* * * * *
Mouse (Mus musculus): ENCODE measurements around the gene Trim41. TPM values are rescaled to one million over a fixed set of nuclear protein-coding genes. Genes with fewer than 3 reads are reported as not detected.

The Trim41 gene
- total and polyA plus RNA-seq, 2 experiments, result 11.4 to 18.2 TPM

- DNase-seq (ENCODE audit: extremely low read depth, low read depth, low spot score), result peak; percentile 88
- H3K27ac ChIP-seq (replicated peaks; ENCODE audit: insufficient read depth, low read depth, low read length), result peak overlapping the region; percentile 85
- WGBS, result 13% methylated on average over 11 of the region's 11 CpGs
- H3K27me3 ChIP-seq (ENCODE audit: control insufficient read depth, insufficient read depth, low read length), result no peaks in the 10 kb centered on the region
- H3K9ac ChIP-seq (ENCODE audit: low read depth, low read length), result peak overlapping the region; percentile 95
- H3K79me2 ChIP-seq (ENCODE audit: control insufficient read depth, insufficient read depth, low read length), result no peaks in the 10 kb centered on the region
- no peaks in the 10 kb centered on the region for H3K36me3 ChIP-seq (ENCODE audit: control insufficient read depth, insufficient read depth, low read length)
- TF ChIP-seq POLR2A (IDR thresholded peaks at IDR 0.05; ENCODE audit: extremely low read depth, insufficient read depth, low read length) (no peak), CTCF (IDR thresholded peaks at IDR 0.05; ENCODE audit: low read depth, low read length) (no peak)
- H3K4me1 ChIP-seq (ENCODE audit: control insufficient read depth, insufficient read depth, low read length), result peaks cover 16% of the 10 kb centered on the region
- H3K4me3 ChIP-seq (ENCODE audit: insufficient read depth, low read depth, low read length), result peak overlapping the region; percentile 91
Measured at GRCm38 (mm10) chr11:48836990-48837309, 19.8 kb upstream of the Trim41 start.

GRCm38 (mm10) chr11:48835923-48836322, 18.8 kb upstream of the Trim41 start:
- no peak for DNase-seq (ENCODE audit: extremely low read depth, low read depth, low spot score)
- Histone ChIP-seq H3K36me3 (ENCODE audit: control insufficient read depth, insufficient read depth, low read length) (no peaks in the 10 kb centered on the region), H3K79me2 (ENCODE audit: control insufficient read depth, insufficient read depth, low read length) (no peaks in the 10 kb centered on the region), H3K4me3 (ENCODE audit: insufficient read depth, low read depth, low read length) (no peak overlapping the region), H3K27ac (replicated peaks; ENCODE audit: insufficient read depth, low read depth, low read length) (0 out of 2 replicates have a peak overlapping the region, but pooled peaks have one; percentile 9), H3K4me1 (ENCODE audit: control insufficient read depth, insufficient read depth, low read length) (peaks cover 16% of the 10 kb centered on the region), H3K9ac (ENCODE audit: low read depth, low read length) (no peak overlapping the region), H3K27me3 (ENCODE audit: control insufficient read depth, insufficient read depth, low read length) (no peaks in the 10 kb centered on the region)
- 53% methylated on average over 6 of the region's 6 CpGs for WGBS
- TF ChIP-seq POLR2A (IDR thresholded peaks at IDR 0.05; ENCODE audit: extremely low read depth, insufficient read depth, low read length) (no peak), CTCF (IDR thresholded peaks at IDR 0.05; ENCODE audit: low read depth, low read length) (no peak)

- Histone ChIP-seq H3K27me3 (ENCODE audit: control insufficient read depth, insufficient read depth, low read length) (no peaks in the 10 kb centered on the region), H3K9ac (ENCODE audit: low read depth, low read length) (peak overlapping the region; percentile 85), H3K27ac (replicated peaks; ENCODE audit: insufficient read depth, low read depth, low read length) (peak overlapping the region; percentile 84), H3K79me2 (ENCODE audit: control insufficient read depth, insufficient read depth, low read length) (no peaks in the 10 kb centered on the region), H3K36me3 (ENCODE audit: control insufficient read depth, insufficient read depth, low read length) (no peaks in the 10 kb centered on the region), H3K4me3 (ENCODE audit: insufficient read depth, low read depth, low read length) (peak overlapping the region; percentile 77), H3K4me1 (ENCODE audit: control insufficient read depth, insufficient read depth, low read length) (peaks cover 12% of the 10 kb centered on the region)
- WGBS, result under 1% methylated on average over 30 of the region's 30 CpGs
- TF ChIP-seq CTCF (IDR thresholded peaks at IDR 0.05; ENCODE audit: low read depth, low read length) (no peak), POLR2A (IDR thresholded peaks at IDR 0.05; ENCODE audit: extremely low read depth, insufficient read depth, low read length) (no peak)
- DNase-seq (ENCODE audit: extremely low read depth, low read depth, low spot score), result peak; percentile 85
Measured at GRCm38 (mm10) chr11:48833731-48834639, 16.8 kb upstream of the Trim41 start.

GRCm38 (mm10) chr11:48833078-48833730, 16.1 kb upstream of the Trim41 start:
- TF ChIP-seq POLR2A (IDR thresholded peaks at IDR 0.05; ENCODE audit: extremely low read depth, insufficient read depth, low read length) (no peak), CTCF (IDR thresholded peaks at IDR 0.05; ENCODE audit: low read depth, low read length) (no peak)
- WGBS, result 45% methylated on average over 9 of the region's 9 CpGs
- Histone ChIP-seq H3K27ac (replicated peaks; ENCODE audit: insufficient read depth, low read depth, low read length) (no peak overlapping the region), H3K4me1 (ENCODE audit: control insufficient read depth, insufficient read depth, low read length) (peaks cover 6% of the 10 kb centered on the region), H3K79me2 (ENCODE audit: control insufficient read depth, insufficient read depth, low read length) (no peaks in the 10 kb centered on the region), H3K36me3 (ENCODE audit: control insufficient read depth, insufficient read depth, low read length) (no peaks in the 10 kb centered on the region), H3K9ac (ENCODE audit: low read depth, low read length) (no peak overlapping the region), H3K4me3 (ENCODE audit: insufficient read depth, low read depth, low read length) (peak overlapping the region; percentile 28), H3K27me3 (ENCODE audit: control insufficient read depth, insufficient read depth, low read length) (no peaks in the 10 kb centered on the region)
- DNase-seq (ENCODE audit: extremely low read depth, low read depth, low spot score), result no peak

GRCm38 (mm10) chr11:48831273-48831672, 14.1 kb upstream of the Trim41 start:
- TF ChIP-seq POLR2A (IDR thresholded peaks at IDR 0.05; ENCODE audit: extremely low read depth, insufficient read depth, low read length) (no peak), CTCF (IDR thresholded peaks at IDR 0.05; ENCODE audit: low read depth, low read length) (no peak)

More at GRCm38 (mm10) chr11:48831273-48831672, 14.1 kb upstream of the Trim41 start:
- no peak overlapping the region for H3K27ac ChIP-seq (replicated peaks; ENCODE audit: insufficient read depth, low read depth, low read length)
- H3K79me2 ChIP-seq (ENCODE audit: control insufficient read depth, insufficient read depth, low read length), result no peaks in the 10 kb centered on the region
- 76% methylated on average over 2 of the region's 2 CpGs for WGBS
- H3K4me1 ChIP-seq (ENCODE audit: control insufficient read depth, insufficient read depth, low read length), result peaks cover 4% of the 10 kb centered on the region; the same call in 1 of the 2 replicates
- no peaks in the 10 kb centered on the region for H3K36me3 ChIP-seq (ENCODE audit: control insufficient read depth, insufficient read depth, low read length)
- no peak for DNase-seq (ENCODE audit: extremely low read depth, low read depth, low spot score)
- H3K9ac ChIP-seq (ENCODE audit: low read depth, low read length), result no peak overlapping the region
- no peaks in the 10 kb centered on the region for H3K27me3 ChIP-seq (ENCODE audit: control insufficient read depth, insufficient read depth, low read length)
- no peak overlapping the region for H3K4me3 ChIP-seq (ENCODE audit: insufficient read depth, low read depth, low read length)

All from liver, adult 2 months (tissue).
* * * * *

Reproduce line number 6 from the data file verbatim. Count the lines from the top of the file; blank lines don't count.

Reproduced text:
- WGBS, result 13% methylated on average over 11 of the region's 11 CpGs